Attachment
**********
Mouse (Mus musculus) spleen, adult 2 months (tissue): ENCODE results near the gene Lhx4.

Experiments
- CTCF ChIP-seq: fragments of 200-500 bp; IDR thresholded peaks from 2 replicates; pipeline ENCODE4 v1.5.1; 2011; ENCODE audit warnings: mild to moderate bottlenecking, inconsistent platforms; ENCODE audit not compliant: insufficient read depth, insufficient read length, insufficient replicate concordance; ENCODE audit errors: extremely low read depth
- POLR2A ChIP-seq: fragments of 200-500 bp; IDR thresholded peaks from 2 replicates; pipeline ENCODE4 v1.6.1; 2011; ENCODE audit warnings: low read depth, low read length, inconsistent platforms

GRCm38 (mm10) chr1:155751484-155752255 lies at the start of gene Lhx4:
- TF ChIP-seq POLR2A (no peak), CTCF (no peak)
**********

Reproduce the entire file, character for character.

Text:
Mouse (Mus musculus) spleen, adult 2 months (tissue): ENCODE results near the gene Lhx4.

Experiments
- CTCF ChIP-seq: fragments of 200-500 bp; IDR thresholded peaks from 2 replicates; pipeline ENCODE4 v1.5.1; 2011; ENCODE audit warnings: mild to moderate bottlenecking, inconsistent platforms; ENCODE audit not compliant: insufficient read depth, insufficient read length, insufficient replicate concordance; ENCODE audit errors: extremely low read depth
- POLR2A ChIP-seq: fragments of 200-500 bp; IDR thresholded peaks from 2 replicates; pipeline ENCODE4 v1.6.1; 2011; ENCODE audit warnings: low read depth, low read length, inconsistent platforms

GRCm38 (mm10) chr1:155751484-155752255 lies at the start of gene Lhx4:
- TF ChIP-seq POLR2A (no peak), CTCF (no peak)